(For context, please read Judges 10:6-16)
“Then the children of Israel again did evil in the sight of the Lord.” (Judges 10:6)
Again? This cycle continues throughout the book of Judges, but it is not unique to that time and place, is it? In every generation, God’s people struggle against their sinful nature and the tendency to slip back into bad patterns.
When the Israelites chose to forsake the Lord and serve the gods of their neighbors, God allowed them to have exactly what they wanted—a relationship with the world instead of with Him; and their neighbors harassed (shattered) and oppressed them for the next eighteen years. When we seek something other than God, and God allows us to have it, that can be a harsh judgment indeed!
As they were severely distressed, “the children of Israel cried out to the Lord, saying, ‘We have sinned against You, because we have both forsaken our God and served the Baals!’” (10:10).
In response to this the Lord recited a list of times when He delivered them from oppressors, but then He told them to cry out to the gods they had chosen. Let those gods deliver you this time.
God gave them the worst news anyone could ever hear:
“I will deliver you no more!” (10:13).
Devastating. What would you do, what could you say,
if God said that to you?
Did God announce that He’s no longer a God of mercy? Did His grace vanish? No! We know that mercy and grace are intrinsic to God’s nature, so why would He ever say, “I will deliver you no more”?
It was intended to get their attention. They needed to look more deeply into their hearts. Were they truly penitent, or did they merely regret the consequences of their sin? God knew their repentance was still shallow. His firmness and apparent harshness were meant to shock and even terrify. He was working on their hearts to bring about genuine contrition. It was not enough for them to hate the consequences of their sins. They needed to hate their sins. It was time to admit their situation was hopeless and cast themselves on the mercy of the Lord.
Sadly, there are those who profess to be Christians, go to church, and behave in certain ways because they assume that God will owe them big for their good efforts. It is one thing to desire God and honor Him because of what we hope He will give us; it is quite another to desire and honor God regardless of whether or not He gives us what we want.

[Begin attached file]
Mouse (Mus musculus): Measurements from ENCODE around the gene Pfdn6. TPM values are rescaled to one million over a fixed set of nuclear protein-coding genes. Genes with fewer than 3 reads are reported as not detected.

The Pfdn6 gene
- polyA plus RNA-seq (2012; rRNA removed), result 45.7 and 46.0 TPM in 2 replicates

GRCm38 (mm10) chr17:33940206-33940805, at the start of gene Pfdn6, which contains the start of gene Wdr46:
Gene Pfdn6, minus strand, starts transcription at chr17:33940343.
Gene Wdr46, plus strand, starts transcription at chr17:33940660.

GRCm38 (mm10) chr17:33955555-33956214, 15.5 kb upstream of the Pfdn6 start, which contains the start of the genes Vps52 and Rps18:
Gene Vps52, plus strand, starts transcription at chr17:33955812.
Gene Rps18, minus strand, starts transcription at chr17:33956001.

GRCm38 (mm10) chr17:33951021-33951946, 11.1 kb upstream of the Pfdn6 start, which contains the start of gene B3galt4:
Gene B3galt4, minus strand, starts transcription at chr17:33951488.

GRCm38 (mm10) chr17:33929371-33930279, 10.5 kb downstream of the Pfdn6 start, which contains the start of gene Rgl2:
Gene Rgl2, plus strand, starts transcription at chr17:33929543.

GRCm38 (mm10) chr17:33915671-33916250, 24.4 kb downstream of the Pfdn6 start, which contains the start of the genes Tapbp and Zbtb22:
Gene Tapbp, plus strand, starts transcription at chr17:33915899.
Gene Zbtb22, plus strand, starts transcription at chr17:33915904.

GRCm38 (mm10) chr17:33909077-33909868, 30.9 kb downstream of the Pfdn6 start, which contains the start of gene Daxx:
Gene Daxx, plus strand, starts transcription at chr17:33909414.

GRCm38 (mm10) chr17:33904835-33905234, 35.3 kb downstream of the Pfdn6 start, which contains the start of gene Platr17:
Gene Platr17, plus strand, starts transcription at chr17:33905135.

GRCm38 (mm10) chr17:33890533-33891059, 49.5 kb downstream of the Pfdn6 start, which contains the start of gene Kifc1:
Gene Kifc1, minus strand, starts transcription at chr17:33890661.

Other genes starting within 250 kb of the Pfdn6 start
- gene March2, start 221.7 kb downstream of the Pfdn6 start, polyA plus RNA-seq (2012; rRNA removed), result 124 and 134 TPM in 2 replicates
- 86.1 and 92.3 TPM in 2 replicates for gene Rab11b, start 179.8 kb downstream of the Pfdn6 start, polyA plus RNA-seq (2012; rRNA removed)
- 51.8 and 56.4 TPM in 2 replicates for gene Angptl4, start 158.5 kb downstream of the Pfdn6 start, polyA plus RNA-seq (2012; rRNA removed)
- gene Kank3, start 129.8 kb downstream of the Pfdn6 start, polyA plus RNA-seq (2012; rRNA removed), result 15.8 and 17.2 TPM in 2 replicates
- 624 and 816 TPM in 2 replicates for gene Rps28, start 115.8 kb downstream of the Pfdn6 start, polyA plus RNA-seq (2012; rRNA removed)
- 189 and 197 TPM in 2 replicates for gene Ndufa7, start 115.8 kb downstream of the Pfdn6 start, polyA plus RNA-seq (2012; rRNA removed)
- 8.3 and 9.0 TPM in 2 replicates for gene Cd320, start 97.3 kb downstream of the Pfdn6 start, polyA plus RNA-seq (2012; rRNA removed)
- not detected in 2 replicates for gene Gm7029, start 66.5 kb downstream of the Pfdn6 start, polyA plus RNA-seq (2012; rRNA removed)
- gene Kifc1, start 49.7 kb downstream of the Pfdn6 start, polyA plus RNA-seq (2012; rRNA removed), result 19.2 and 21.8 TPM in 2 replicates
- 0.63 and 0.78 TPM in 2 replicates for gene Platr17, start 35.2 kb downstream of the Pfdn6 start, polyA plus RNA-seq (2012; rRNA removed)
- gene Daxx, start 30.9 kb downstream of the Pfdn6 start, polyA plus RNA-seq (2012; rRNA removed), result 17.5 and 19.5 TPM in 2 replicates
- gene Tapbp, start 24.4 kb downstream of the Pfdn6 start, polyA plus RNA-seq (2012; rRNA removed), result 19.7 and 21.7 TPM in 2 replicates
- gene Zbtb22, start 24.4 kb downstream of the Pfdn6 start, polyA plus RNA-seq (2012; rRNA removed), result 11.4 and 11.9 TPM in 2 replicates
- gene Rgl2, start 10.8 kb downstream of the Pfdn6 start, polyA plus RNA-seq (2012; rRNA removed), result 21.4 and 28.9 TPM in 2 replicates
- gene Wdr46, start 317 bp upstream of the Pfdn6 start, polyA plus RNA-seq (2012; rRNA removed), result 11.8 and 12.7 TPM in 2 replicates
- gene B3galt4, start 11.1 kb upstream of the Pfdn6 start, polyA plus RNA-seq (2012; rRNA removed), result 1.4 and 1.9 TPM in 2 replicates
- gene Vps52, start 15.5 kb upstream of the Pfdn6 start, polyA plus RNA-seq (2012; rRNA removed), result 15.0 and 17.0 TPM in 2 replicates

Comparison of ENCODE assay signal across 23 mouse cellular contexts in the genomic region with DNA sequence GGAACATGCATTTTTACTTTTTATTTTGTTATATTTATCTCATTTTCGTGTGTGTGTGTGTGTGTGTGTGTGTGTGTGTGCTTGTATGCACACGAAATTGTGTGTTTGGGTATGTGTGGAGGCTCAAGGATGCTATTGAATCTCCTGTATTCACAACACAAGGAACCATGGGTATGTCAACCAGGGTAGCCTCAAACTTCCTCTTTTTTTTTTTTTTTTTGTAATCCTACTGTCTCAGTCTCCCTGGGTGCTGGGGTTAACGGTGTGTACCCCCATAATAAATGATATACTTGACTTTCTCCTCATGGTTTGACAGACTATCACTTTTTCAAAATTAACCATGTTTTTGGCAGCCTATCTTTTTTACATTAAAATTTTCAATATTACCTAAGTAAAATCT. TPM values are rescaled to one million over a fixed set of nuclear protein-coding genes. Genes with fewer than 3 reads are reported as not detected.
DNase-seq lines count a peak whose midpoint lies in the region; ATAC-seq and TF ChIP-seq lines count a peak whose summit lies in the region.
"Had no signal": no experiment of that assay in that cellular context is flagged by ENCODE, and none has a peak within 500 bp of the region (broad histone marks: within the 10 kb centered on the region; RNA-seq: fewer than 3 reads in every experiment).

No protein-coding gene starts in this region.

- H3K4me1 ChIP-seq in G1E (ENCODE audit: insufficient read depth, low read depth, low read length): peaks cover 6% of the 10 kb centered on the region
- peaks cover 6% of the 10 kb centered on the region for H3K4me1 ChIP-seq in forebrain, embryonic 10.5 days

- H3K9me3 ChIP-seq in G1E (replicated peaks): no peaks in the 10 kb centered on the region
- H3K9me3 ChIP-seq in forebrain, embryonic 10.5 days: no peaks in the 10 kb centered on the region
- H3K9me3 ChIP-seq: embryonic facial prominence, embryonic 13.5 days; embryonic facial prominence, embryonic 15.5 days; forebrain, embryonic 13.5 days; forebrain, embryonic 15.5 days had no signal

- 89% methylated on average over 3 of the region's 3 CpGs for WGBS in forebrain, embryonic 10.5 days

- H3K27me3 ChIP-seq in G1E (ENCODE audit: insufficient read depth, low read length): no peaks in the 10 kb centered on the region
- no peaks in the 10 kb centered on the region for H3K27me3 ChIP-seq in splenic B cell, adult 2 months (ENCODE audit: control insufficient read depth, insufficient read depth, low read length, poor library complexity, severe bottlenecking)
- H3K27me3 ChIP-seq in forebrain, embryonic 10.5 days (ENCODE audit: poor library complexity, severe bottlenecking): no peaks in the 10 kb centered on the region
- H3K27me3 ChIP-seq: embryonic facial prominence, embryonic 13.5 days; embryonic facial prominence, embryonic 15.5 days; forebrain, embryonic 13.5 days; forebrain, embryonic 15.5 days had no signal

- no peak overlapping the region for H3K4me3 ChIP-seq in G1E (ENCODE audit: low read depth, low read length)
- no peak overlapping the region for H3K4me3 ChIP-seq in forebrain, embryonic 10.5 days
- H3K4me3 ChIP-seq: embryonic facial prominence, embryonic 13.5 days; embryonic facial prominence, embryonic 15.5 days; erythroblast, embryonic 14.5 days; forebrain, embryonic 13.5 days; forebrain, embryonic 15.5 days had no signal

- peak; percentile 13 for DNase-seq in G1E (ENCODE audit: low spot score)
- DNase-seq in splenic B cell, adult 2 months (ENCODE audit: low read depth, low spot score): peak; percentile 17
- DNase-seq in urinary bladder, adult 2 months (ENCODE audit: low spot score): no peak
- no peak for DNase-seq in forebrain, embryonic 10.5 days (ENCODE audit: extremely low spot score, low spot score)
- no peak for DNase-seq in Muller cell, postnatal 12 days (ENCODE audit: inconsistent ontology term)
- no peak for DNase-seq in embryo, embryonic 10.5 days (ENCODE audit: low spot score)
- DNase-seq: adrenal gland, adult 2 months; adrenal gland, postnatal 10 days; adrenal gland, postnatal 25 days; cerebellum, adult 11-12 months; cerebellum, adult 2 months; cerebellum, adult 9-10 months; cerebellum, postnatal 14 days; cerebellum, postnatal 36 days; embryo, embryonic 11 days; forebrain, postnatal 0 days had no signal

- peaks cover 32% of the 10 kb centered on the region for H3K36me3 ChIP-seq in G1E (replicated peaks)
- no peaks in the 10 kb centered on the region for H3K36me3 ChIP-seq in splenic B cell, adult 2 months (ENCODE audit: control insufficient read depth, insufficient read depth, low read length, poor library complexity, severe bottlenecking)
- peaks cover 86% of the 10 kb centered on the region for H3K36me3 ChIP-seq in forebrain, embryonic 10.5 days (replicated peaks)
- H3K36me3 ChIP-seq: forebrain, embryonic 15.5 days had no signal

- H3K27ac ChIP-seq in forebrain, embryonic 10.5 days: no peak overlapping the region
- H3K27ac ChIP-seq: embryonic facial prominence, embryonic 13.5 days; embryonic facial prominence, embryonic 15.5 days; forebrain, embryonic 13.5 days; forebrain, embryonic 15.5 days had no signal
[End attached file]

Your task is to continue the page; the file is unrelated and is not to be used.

Was Israel ready to trust in the Lord and serve Him without conditions? Was repentance—a genuine change of heart—going to reveal itself in their lives irrespective of being delivered from their oppressors?
Consider the change in their prayer and behavior: “‘We have sinned! Do to us whatever seems best to You; only deliver us this day, we pray.’ So, they put away the foreign gods from among them and served the Lord” (10:15, 16).
They said and did this even while their enemies continued to harass and oppress them. They confessed their sins; they brought forth fruits befitting repentance; and they prayed, in effect, “Thy will be done.”
The Lord, Who knows the hearts of all, saw that they were truly sorry for their sins and placed their trust in His mercy. The Holy Spirit had brought about this radical change of heart through tough reprimands and His legacy of grace; and the Lord “could no longer endure the misery of Israel” (10:16). He had them back where He wanted them—in His loving embrace.
Then the Lord raised up another judge to deliver His people, someone altogether unexpected and of questionable background (again), but that is a story for another day.
Delwyn Maas is pastor of Gift of God Lutheran Church in Mapleton, North Dakota.